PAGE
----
Will Smith, had he been a student of ARM, would have found an Alternative Response to the anger and rage behind his MRI. He would have understood that our feelings can, and will, often lead us to bad decisions, even though the feelings “make us crazy.”

Perhaps he would have reached for the cure. Read on kind reader. We’re almost there.

The Cure:

Having thought about this and all things related to decision-making for decades, I finally derived the cure while on a road trip to consult on a project at Rideau Hall in Canada last year. I have had the pleasure of traveling through Canada on two different camping trips with my wife and three daughters. We all agreed that there was just a different feel, a different vibe, if you will, to being in Canada. For example, while pulling our 30’ camper with my 19’ Suburban, when I signaled to change lanes, cars would slow down and let you in rather than speed up to keep you out. They were polite and deferential on a consistent basis that was just… different.

I came up with a label for this different behavior:


We all know what kindness is. Preponderance simply means make something more. More of a priority. More present. In this case, I would argue, POK is the path to a better life and better society overall.

POK is not some vague, abstract concept of kindness like rainbows and unicorns; it is an imperative. It calls us out; it challenges us, and it requires us to behave in a certain, highly specific manner: To be, first and foremost, kind.

It requires us to modify our attitude of looking and waiting for someone to make a mistake, so we can revel and luxuriate in MRI. Instead, it instills in us that our first, knee-jerk response to a situation is one of kindness.

I know. Easy to say, hard to do.

But I won’t leave you stranded. There are many tools within ARM, but I will leave you with one of my favorites.

Hanlon’s Razor:

The exact quote is, “Never attribute to malice that which can be adequately explained by stupidity.” I’ve modified it with an eye towards POK, and when I think of it, I replace stupidity with ignorance, so that my modified version reads:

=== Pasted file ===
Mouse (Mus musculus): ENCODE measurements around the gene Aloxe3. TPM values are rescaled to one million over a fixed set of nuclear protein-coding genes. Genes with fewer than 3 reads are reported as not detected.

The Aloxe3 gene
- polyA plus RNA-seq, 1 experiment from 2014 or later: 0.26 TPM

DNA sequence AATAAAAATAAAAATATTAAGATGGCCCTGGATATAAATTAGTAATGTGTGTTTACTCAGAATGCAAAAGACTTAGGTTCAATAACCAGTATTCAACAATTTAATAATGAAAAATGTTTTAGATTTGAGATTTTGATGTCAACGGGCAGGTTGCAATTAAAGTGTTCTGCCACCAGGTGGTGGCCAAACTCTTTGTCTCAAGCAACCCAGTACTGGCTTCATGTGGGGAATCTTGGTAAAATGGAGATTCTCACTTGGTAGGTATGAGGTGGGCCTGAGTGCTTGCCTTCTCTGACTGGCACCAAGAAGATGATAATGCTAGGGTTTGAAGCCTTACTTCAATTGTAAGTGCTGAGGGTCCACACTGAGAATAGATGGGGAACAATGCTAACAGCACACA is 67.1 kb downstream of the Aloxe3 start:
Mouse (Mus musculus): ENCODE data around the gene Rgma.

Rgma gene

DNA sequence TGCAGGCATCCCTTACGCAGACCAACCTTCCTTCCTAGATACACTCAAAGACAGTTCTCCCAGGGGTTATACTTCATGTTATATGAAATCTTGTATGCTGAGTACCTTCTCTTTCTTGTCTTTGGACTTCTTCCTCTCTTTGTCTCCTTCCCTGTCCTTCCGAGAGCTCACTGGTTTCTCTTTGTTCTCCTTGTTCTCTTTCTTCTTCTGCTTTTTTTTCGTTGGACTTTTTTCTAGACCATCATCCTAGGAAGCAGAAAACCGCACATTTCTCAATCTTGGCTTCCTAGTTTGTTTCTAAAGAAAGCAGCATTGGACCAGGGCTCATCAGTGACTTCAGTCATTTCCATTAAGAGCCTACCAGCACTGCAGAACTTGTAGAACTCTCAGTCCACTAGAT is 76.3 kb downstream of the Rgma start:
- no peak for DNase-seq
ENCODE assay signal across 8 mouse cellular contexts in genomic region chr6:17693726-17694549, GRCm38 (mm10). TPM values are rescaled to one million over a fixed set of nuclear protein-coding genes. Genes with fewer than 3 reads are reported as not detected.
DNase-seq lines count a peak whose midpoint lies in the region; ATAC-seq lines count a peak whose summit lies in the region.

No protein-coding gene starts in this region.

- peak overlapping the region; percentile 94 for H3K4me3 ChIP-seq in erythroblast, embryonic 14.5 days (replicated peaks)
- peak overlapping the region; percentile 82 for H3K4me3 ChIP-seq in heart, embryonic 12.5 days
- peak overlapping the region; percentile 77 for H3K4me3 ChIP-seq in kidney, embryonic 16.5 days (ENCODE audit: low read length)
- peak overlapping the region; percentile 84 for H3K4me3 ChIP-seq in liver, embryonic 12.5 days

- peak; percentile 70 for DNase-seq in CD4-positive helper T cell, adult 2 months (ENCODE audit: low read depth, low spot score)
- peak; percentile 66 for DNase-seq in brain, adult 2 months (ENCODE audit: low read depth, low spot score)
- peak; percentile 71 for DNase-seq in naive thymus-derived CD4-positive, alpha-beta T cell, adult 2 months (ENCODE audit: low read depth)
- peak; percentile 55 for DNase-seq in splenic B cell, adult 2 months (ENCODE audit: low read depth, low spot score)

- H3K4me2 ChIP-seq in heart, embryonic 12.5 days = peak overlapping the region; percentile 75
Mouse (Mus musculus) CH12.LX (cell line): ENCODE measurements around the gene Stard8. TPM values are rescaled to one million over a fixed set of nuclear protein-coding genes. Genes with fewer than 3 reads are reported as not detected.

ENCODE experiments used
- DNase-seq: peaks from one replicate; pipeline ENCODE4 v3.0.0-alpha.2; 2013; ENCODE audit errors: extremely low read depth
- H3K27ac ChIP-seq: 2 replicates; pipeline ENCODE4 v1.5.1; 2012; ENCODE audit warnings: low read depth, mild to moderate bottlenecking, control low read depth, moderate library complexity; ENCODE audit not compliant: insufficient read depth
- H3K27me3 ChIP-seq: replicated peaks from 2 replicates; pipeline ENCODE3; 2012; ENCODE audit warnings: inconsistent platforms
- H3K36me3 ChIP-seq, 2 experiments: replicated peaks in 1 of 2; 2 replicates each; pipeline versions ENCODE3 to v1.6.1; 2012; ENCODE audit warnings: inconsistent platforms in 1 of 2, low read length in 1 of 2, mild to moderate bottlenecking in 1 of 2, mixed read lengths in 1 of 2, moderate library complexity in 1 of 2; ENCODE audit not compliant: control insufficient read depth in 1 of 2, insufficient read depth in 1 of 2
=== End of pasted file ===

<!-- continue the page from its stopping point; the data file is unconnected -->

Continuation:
“Never attribute to malice that which can be adequately explained by ignorance.”

I’d like to think that if Will Smith had read my book, or been a practitioner of ARM, he might have given Chris Rock the benefit of the doubt. He might have understood that Rock wasn’t being malicious, but simply doing his job. He might have thought that Rock was simply ignorant that his comment would deeply offend either of the Smiths, and perhaps, after the show, he might have gone up to Rock and kindly explained how Rock’s monologue made him and his wife feel.

Ironically, had Smith been a student of ARM or read my book, he wouldn’t have needed to do anything other than enjoy the show and revel in his extraordinary accomplishment. Those familiar with my book and the concepts within ARM don’t need the approval or input from others in order to navigate a blissful, successful, and robust path forward in all of life’s myriad dimensions. We are not so easily rattled by the behaviors of others.

I’m going to end here with encouragement for you to please do the following:

  1. Share this blog. I hope you’ll agree that the concepts here are important, and worth sharing.
  2. Really think about Misguided Righteous Indignation. Look for it when watching your favorite news show (where there is no place for it). Listen for it in conversations around you, and, most importantly, don’t embrace it. Those feelings of MRI are likely not, what we like to call in ARM, decisional and never in your best interest.
  3. Lastly, when you take offense to something, apply Hanon’s Razor to it. You will be amazed at how many issues that normally made you angry or hurt simply evaporate.

For more on ARM, download a sample chapter here.